In a blog on Kickstarter, one of the founders explains that stretch goals might not be as great as initially believed. While some projects might benefit from them, there can also be some serious problems that arise. What is the solution? Focus on your community.
Yancey Strickler explains that stretch goals muddy the waters on a project:
What if someone got in early and helped a project reach its funding goal, but now the creator is focused on stretch goals? What if someone backs a project for a stretch goal-related reward, and that goal isn’t met? Both are bad experiences for backers.
Typically, projects are created with a target, while stretch goals promise games on other platforms with additional functionality. However, these can change a project’s scope, alter the creative vision and even put the whole project in jeopardy. Sometimes, although targets may be well exceeded, the stretch goals actually leave them overwhelmed, over-budget and way off schedule. Strickler says stretch goals aren’t about extra money:
As many creators and backers have learned from experience, often what seems like “extra” money isn’t extra at all. If a project has a funding goal of $10,000 but raises $1 million, does that mean its creator got an “extra” $990,000? Not at all. More money means more backers and rewards to fulfill — and less margin for error.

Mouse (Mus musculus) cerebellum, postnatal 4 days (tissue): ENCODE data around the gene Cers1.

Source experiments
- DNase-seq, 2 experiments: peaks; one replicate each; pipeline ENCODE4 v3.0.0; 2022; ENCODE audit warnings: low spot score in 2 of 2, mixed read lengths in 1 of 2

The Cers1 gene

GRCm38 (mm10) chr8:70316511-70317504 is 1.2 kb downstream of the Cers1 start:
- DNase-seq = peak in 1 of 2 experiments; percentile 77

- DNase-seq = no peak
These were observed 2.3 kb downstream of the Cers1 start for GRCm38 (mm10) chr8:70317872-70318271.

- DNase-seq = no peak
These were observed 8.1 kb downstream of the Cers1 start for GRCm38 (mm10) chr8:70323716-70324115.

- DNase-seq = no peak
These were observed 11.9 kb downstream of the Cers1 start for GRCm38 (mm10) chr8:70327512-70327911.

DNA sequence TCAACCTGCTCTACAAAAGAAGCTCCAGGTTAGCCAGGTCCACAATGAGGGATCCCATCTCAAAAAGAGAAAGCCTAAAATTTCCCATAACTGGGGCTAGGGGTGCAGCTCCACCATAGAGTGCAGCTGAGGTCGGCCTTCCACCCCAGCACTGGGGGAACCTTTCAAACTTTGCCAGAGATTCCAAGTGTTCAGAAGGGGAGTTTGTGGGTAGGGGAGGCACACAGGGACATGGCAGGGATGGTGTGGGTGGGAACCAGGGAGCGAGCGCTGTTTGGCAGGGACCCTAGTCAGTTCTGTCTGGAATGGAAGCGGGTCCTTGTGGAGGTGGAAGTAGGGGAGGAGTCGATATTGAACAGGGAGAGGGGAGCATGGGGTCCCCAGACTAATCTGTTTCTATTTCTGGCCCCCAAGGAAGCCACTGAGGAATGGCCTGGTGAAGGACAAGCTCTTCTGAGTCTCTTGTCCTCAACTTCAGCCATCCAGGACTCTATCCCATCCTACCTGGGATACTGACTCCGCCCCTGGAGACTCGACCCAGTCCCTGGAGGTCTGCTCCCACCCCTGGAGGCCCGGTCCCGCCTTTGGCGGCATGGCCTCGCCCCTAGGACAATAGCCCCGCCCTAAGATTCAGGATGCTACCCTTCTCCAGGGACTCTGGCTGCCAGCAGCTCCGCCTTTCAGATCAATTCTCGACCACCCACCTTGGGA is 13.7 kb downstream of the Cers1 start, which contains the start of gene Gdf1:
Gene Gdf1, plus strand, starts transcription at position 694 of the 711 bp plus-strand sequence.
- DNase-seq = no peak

There is nothing wrong with using overfunding to improve materials, or even turn a profit. Stretch goals increase expectations and long-term risks. Rather than worry about adding stretch goals, creators should focus on their community. Use the extra funds to create more updates and interaction – development diaries, pictures or even interviews. The money may be fleeting without strong community support.
I have to say that I agree with this sentiment. Sure, sometimes the reach goals are awesome – extra content, more platforms, why would I say no to that? However, when it change the whole vibe of the original project, it’s simply not worth it. I’d rather get the game that got everyone excited in the first place, then change the scope and never see it realized. It’s like all those games that get stuck in development hell, or indie games that never come out of beta. No piece of art is truly finished; stretching the canvass even more won’t help!
Last Updated: August 14, 2013